Affected by a data breach? What to do next

Take some crucial first steps to minimize potential damage and help protect yourself for the long term.

Your favorite big box store or luxury hotel chain announces it has suffered a data breach. That means hackers have stolen its customers’ personal or financial information for fraudulent use. Of course, you feel like panicking, because this is serious business. But you have ways to defend yourself.

What to do immediately

  • Look out for a notification. If your information has been compromised, the company should alert you by letter or email. Or you might learn about a breach from your financial institution when your card is reissued. Please remember, just because your bank or credit card company reissued your card, it does not mean that fraud has occurred or will occur on your account.
  • Activate and start using your new card. Be sure to destroy the old card and checks, if applicable.
  • Change your passwords. If you use the same password on multiple sites, access to these accounts can more quickly be gained based on one successful entry. Change these passwords immediately following news of a data breach. Take time now to ensure that you have strong and unique passwords across all your online sign-ins.

In the coming days and weeks

  • Consider setting up a fraud alert or freezing your credit bureau report. If your Social Security number was compromised, contact one of the three credit bureaus (Equifax, Experian and TransUnion) to freeze your credit or place a fraud alert. Once you’ve filed with one agency, they will notify the other two on your behalf.
  • Monitor your accounts for suspicious activity. Check your accounts regularly for unfamiliar charges—especially if your credit or debit card numbers were exposed. Small charges for odd amounts, like $4.46 or $20.39, could be the first signs of a much bigger problem. You could also sign up to get real-time transaction alerts, so you can spot and flag unauthorized charges.
  • Be alert to social engineering attempts. Keep an eye out for any unusual emails or text messages, especially if they appear to come from the retailer that experienced the breach. These could be phishing attempts from hackers. Verify that the communication is legitimate by calling the organization back through an official phone number.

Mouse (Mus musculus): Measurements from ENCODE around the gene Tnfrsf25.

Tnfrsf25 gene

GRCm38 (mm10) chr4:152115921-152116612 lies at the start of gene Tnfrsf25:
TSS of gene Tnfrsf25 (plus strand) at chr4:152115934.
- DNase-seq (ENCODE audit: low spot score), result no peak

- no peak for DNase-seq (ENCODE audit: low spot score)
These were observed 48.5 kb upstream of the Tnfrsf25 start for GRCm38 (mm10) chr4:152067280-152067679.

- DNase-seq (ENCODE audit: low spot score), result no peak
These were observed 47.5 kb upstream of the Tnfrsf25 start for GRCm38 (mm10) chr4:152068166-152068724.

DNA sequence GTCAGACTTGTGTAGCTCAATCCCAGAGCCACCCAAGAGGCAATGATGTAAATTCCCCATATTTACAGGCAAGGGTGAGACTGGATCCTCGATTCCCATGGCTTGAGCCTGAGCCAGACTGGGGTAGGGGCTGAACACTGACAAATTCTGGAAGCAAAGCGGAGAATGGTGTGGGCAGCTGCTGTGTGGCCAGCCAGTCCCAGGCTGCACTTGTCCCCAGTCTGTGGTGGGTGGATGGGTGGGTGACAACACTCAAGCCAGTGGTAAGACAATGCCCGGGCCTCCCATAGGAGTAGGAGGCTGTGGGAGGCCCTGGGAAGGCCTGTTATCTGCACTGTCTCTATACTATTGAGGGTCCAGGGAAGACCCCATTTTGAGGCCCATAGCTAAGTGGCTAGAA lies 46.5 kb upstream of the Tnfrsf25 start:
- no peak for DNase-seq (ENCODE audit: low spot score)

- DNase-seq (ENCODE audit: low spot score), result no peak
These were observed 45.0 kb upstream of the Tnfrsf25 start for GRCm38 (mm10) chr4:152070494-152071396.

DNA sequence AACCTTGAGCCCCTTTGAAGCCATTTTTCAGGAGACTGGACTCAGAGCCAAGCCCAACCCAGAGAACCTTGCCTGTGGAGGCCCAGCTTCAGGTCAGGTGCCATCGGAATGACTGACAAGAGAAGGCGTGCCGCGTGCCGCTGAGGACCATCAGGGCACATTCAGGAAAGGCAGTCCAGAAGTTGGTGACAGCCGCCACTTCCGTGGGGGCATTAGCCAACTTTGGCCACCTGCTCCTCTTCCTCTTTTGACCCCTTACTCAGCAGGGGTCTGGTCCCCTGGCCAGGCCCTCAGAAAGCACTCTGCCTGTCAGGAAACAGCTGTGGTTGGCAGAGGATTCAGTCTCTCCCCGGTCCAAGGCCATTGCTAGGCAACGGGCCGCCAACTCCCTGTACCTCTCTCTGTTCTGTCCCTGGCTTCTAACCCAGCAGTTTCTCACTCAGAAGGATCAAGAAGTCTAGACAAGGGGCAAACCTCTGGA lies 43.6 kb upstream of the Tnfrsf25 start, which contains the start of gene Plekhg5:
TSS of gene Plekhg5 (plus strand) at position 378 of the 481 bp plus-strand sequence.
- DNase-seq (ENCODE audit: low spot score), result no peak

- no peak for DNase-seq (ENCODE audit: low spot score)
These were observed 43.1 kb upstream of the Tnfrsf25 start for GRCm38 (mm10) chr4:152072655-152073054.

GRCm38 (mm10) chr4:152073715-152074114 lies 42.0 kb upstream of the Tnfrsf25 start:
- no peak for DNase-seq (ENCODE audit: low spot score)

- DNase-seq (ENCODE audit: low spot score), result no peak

As time goes on

  • Take advantage of free credit monitoring. Following a data breach, companies often provide free credit monitoring services or identity theft protection to customers. Consider accepting it—and request a free credit report once a year from each credit bureau at AnnualCreditReport.com.
  • File taxes early. Get a jump on your taxes to prevent a scammer from using your Social Security number to file a fraudulent return. If you’ve already filed, the IRS will flag the second return as suspicious. If you wait, yours could be the one that gets flagged.

    By following this checklist, you may minimize the effects of the breach and help keep your personal and financial information safe.
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The material provided on this website is for informational use only and is not intended for financial, tax or investment advice. Bank of America and/or its affiliates, and Khan Academy, assume no liability for any loss or damage resulting from one’s reliance on the material provided. Please also note that such material is not updated regularly and that some of the information may not therefore be current. Consult with your own financial professional and tax advisor when making decisions regarding your financial situation.

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